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Gamma Knife surgery for low-flow cavernous sinus dural arteriovenous fistulas.

Authors
 Hyun Ho Jung  ;  Jong Hee Chang  ;  Kum Whang  ;  Jin Soo Pyen  ;  Jin Woo Chang  ;  Yong Gou Park 
Citation
 JOURNAL OF NEUROSURGERY, Vol.113(suppl) : 21-27, 2010 
Journal Title
JOURNAL OF NEUROSURGERY
ISSN
 0022-3085 
Issue Date
2010
MeSH
Aged ; Cavernous Sinus/diagnostic imaging ; Cavernous Sinus/surgery* ; Central Nervous System Vascular Malformations/diagnostic imaging ; Central Nervous System Vascular Malformations/surgery* ; Female ; Humans ; Male ; Middle Aged ; Radiography ; Radiosurgery/instrumentation* ; Treatment Outcome
Keywords
Gamma Knife ; radiosurgery ; cavernous sinus ; dural arteriovenous fistula
Abstract
OBJECT: The purpose of this study was to assess the efficacy of Gamma Knife surgery (GKS) for treating cavernous sinus dural arteriovenous fistulas (CSDAVFs).

METHODS: Of the 4123 GKSs performed between May 1992 and March 2009, 890 procedures were undertaken to treat vascular lesions. In 24 cases, the vascular lesion that was treated was a dural arteriovenous fistula, and in 6 of these cases, the lesion involved the cavernous sinus. One of these 6 cases was lost to follow-up, leaving the other 5 cases (4 women and 1 man) to comprise the subjects of this study. All 5 patients had more than 1 ocular symptom, such as ptosis, chemosis, proptosis, and extraocular movement palsy. In all patients, CSDAVF was confirmed by conventional angiography. Three patients were treated by GKS alone and 2 patients were treated by GKS combined with transarterial embolization. The median follow-up period after GKS in these 5 cases was 30 months (range 9-59 months).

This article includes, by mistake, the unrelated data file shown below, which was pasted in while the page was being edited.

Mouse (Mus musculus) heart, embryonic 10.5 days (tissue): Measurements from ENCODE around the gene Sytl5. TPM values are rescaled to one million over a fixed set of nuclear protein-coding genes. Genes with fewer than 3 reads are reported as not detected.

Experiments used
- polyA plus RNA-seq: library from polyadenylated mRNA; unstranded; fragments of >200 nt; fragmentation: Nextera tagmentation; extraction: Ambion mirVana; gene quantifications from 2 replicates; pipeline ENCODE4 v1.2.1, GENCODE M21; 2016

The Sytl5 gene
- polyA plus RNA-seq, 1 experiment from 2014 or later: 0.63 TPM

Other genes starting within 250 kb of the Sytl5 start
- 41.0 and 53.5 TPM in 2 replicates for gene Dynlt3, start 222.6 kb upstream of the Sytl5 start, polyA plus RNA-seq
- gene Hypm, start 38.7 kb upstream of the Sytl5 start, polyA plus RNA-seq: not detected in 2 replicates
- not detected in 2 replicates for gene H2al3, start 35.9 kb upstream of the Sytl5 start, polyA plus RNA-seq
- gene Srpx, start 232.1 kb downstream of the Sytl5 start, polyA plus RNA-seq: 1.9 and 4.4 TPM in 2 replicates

RESULTS: All patients experienced clinical improvement, and their improvement in ocular symptoms was noticed at a mean of 17.6 weeks after GKS (range 4-24 weeks). Two patients received embolization prior to GKS but did not display improvement in ocular symptoms. An average of 20 weeks (range 12-24 weeks) was needed for complete improvement in clinical symptoms. There were no treatment-related complications during the follow-up period.

CONCLUSIONS: Gamma Knife surgery should be considered as a primary, combined, or additional treatment option for CSDAVF in selected cases, such as when the lesion is a low-flow shunt without cortical venous drainage. For those selected cases, GKS alone may suffice as the primary treatment method when combined with close monitoring of ocular symptoms and intraocular pressure.
Full Text
http://thejns.org/doi/pdf/10.3171/2010.8.GKS10977
Appears in Collections:
1. College of Medicine (의과대학) > Dept. of Neurosurgery (신경외과학교실) > 1. Journal Papers
Yonsei Authors
Park, Yong Gou(박용구)
Chang, Jong Hee(장종희) ORCID logo https://orcid.org/0000-0003-1509-9800
Chang, Jin Woo(장진우) ORCID logo https://orcid.org/0000-0002-2717-0101
Jung, Hyun Ho(정현호)
URI
https://ir.ymlib.yonsei.ac.kr/handle/22282913/102513
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